Social Media Links

Tes has a huge active following on Twitter and they post regularly. You can also follow the Tes Editor Ann Mroz and Head of Content Ed Dorrell on there too. Tes is also active on Facebook.

In our next piece in this series, we’ll be sharing some of our favourite publications aimed at secondary. Sign up to our mailing list for this and other practical advice, news and tips to help you reach an education sector audience.


How to get a letter published in a national newspaper or online news site

A letter to the editor can be a great way to secure national coverage and spark a wider conversation. With national newspapers receiving hundreds of these letters every day, how do you improve the chances of your letter appearing in print? Read on to find out.

Each day, national newspapers and their online sites publish a selection of letters they have received in response to the news, which they feel will be of interest to their readers. Getting a letter in print can be a great way to:

  • Make yourself known to a relevant audience
  • Engage in debates relevant to your organisation
  • Communicate your organisation’s key messages
  • Demonstrate that your CEO, or other spokesperson, is a thought leader and someone who is opinionated and well informed

Act fast and be current

Most platforms and publications strive to stay current. So there is little point in writing about a topic that was relevant last year, unless you are presenting a groundbreaking new perspective, evidence or angle. The best approach is to write about something that is happening right now. To ensure your letter has a good chance of being published, make sure you file it with the letters editor by midday on the day you send it. Sending it later may still secure publication but it limits your chances. At Pedroza Communications, we know it’s hard for some organisations to respond quickly, as everyone has other deadlines and priorities. Get organised in advance – understand who is writing the response, how it will be signed off, and who will send it to the publication.

Get organised

There are lots of things in the news that we can respond to, but in order to make your letters a worthwhile part of your PR strategy, identify the topics that are most relevant to your aims in advance. Prepare your key messages, identify an example, or recent piece of research, and then monitor the media to see when it is covered in the news. If you don’t have a tailored news service, a cost-effective way to monitor the news is to set up Google Alerts for the relevant keywords or topics.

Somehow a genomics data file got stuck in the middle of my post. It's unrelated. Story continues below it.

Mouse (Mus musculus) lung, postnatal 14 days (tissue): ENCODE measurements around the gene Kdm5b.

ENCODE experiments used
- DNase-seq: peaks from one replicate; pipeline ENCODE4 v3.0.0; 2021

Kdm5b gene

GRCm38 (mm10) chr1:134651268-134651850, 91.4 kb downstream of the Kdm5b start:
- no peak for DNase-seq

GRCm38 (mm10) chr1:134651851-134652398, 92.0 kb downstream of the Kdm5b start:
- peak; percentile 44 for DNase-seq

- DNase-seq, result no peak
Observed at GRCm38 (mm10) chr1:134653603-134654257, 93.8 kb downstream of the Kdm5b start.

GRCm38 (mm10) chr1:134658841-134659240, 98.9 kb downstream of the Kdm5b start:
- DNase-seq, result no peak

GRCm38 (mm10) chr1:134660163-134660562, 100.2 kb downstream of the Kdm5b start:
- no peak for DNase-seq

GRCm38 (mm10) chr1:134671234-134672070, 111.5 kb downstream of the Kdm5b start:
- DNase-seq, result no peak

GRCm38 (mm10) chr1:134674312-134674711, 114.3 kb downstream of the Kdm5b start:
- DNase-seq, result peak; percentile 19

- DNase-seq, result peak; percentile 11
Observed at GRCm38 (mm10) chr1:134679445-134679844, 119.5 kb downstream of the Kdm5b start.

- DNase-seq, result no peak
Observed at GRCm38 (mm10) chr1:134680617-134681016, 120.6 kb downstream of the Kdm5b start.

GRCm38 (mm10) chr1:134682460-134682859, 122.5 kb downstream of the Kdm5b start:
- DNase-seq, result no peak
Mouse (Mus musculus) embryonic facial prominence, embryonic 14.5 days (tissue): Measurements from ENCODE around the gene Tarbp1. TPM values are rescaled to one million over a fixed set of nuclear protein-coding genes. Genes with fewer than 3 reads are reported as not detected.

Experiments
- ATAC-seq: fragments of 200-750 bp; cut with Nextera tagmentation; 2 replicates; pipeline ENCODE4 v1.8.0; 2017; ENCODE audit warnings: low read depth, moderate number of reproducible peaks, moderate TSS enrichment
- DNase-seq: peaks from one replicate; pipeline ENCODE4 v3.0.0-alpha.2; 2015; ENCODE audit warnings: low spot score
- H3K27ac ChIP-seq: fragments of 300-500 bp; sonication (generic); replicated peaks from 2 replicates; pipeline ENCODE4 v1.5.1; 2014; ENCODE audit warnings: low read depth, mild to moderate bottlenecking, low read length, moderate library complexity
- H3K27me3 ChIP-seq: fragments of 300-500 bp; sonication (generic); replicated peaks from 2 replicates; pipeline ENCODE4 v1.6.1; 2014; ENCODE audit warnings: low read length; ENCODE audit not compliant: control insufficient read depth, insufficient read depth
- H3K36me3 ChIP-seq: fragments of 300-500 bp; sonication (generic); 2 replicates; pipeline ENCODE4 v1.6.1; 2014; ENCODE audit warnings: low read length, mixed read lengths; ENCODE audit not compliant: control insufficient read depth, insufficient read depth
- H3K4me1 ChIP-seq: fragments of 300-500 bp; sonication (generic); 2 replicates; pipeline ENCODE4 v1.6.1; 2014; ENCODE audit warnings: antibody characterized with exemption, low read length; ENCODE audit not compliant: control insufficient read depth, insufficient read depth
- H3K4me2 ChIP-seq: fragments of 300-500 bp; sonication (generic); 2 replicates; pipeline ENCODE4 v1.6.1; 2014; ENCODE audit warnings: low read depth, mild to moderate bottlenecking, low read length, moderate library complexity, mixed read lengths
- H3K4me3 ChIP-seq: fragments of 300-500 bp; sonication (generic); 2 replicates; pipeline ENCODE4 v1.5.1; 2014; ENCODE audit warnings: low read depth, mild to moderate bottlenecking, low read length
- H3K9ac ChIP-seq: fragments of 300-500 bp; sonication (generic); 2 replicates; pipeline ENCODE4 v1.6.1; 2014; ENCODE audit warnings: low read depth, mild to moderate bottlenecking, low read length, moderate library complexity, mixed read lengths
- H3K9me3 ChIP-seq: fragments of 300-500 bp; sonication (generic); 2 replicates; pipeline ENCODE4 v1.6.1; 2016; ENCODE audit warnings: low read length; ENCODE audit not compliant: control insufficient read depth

Catch the reader’s attention (and keep it)

Start your letter with a strong hook that will get the reader’s attention. Unless you’re talking about a widely understood subject, your letter should introduce the topic in a way that makes it accessible to everyone, otherwise you’ll alienate some of your readers. For inspiration, just take a look at the letters that are printed in the publication you are targeting. You’ll find plenty of ideas there.

Keep it snappy

When you feel passionate about a subject, it is easy to write a lot, but letters editors aren’t going to publish a 2000 word piece - they simply don’t have the space! At Pedroza Communications, we often need to edit letters down, and a letters editor may edit it even further. So try and make your letter no more than 350 words. Doing this will help you to stay on topic too!

Offer a unique perspective

A letter from someone with personal experience of an issue, such as a parent, teacher, or someone within the sector, will have much more impact than someone outside of that experience. Play to your strengths and offer your unique perspective on a  topic. Don’t forget to say who you are and why you are well placed to comment.

Proof it

However quickly you need to send it, always make sure you proof read your letters. The less an editor has to correct or change, the more likely they are to use it, especially if they are on a tight deadline.

Don’t give up!

Don’t be disheartened if your first few attempts don’t make it in to print. The key is in persevering and honing your approach. Good luck!

If you’d like more support and advice on how to secure good quality media coverage, please get in touch to arrange a free consultation. You can also subscribe to our monthly newsletter for free resources, tips and PR advice for education-sector specialists. 


BETT 2019 – start your education PR campaign now

If you’re exhibiting at BETT in January 2019 you’ve already made a major investment – so how do you ensure it delivers everything you hope? With more than 40,000 people visiting the show you need a plan if you’re to maximise your investment and reach the right people who will be interested in what you have to offer.